Freelance Sports Writing: Are You a Fan?

The other day I was reading a blog post that was recapping some of the week’s college football highlights. Whenever I have a sports writing assignment, this is a weekly routine I like to do. However, on this day, at no point in doing so was I engaged in the content, nor did it become apparent that the writer had any real passion behind his statements. It made me think: The only thing worse than an overzealous sports writer is one that has no idea what they are talking about nor conviction behind their prose. As a reader, this is the ultimate turn off; as a writer, it is the most common shortcoming.

As I continued to read the mundane recap of the Sanford vs. Oregon game, I could not help but find something wrong with the overall tone of the blog post. I mean, here, the post was supposed to be covering one of the more thrilling college football games in recent memory, yet I was barely keeping my eyes open, and actively struggling to hold back the yawns. Then, it dawned on me: the writer must not be a fan.

As a sports writer, when it comes down to it, if you are not a fan of the sport or team you are writing about, then that is going to show directly in your writing. Freelance sports writers are just like any other type of writer; the interest, passion and knowledge of what they are writing about is always evident. Quite frankly, even if you are the best writer in the world, there is no way you can consistently fake passion for a topic. Readers are always judging a writer and are exceedingly aware of any lackluster tones in content—they catch on pretty quick.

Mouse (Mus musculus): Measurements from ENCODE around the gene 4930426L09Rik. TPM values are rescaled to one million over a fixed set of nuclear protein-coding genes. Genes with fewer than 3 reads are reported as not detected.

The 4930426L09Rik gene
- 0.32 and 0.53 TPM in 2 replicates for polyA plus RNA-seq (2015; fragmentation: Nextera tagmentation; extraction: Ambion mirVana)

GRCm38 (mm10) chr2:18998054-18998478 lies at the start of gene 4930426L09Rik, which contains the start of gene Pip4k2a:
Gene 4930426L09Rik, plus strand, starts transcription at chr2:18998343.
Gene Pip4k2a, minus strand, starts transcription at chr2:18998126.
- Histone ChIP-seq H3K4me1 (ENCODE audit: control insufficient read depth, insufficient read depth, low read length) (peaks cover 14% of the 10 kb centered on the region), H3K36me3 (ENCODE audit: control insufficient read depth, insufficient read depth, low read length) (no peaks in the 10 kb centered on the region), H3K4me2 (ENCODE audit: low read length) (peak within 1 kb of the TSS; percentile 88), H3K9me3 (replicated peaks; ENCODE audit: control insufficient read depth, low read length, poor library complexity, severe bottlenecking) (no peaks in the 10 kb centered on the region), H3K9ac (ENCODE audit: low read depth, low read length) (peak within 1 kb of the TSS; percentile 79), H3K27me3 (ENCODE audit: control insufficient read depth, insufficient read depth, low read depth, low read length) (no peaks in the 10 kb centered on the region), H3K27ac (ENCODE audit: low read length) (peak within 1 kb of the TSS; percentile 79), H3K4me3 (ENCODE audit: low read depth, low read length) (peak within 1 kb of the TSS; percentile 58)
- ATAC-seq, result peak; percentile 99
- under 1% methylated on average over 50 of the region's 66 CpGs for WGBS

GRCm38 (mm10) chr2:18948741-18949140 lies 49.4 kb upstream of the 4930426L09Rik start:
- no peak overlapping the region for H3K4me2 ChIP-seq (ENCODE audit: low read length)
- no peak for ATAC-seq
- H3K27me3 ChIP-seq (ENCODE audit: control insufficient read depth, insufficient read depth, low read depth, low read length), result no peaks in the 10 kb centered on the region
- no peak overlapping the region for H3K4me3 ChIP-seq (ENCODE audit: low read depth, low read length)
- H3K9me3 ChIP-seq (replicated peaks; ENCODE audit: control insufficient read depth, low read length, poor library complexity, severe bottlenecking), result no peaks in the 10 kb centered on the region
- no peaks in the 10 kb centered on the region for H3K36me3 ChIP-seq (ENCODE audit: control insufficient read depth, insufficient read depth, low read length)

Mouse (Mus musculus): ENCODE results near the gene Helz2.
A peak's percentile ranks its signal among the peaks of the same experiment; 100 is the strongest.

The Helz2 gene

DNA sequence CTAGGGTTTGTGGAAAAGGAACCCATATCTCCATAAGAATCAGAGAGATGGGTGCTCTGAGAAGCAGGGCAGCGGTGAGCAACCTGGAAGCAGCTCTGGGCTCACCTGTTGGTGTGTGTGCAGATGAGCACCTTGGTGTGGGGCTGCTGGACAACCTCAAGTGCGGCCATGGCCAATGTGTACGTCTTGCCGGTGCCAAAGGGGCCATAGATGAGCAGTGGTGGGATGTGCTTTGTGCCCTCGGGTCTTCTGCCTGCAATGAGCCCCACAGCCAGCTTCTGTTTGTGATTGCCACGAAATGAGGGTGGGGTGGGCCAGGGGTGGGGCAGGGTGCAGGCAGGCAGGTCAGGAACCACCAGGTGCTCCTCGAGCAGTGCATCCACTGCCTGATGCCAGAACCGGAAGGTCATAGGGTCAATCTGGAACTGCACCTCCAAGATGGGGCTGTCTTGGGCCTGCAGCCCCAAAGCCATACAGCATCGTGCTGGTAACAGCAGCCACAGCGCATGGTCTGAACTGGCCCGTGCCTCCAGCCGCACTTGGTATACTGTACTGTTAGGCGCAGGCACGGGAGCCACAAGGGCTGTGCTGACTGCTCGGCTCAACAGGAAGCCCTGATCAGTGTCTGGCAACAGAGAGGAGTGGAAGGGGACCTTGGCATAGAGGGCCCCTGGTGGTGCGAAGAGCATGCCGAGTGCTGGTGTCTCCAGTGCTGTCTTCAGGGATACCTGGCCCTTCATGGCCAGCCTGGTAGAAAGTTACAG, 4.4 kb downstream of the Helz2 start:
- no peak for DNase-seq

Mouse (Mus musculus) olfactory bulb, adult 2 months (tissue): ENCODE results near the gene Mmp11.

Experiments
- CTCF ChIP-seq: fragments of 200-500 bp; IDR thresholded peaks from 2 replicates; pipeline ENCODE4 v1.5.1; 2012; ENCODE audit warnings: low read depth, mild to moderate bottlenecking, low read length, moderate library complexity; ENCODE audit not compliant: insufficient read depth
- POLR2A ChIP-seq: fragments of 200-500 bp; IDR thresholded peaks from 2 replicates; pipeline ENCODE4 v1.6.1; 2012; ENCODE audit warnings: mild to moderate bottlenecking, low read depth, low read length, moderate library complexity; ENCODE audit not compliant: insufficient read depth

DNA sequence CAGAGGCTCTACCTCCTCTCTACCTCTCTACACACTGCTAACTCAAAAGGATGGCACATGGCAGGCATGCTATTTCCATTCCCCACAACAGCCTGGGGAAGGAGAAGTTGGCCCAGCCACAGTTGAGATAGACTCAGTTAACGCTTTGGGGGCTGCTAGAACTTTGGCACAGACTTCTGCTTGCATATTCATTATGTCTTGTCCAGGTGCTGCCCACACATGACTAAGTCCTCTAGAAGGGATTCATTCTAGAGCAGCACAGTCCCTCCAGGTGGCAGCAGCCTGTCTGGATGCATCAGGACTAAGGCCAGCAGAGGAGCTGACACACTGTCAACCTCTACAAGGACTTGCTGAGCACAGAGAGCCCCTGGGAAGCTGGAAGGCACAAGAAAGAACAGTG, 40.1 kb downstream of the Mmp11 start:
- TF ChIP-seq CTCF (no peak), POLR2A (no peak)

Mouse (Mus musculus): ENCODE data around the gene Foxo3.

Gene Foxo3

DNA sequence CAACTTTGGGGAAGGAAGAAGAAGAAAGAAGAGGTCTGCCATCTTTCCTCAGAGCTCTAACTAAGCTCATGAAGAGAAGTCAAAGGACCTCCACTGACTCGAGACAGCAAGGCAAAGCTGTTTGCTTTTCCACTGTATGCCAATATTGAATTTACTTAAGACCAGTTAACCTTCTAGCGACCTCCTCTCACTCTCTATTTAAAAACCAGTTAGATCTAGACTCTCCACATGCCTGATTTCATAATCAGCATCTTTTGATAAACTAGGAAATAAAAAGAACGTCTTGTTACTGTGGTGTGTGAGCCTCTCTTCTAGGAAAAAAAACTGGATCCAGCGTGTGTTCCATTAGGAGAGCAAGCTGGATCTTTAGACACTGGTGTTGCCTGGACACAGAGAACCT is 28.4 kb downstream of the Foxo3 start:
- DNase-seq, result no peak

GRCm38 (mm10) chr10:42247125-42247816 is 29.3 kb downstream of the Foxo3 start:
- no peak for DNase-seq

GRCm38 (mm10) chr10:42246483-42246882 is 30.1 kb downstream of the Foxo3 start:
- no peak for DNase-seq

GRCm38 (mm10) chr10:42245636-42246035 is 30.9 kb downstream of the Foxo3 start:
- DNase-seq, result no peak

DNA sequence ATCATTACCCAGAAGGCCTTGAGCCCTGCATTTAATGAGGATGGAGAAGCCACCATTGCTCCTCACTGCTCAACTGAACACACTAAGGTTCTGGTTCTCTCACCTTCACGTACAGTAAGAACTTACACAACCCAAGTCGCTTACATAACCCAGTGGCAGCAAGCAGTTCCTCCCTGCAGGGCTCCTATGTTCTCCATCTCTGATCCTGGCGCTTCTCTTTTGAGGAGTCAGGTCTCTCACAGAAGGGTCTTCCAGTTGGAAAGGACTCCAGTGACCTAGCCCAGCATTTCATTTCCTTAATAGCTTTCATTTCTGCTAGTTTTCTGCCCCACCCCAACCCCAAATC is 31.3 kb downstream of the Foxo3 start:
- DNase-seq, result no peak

For those freelance sports writers looking to increase readership, or perhaps just hone the engagingness of their content, I recommend one main rule of thumb: Write as a fan. For instance, if you are a Bay Area sports fan like me, write about the epic World Series run by the San Francisco Giants in 2012, or the 49ers quarterback controversy. If you aren’t a fan, then become one—watch some games, read up on the players, and then write about it. Whatever you do, don’t write about something you have no knowledge of; it will show through to your reader faster than Usain Bolt runs the 100 meters (9.58 seconds).

With that said, the beautiful thing about sports writing is, you do not have to be an expert. So long as you have a basic knowledge and interest in a team, its players, and the history of the sport, then that’s all you need. Thee most important quality in a sports writer is his or her passion. So, if you are looking to become a sports writer—start small—write about a player or team you can get behind, not the one that gets the most headlines.

Jamison H is a freelance writer available on WriterAccess, a marketplace where clients and expert writers connect for assignments.


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